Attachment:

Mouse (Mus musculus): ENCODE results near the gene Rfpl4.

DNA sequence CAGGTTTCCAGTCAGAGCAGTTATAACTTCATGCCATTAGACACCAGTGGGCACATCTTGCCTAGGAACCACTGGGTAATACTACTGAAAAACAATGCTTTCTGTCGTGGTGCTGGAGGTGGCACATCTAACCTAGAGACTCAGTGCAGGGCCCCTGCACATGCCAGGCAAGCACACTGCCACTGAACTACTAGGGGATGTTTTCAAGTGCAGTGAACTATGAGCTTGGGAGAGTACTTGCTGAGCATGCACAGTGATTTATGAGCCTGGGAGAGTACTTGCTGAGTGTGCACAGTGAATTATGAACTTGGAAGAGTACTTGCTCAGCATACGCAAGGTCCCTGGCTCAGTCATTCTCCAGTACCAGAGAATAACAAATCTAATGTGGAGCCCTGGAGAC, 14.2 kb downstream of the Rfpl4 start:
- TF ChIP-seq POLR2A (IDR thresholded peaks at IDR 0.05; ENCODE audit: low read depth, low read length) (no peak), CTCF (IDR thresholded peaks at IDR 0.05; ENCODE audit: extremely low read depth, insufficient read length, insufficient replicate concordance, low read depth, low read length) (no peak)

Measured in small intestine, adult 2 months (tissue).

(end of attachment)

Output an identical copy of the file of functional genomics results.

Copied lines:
Mouse (Mus musculus): ENCODE results near the gene Rfpl4.

DNA sequence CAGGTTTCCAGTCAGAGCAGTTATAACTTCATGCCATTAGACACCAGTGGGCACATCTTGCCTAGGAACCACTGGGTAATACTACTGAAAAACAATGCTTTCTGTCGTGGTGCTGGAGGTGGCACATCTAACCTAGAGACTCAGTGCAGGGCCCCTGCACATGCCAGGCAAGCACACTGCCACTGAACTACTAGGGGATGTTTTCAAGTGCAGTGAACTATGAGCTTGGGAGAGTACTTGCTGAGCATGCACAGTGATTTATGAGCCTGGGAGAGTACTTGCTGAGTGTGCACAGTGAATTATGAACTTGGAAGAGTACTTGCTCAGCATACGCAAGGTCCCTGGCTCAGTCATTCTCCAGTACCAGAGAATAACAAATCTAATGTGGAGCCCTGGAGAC, 14.2 kb downstream of the Rfpl4 start:
- TF ChIP-seq POLR2A (IDR thresholded peaks at IDR 0.05; ENCODE audit: low read depth, low read length) (no peak), CTCF (IDR thresholded peaks at IDR 0.05; ENCODE audit: extremely low read depth, insufficient read length, insufficient replicate concordance, low read depth, low read length) (no peak)

Measured in small intestine, adult 2 months (tissue).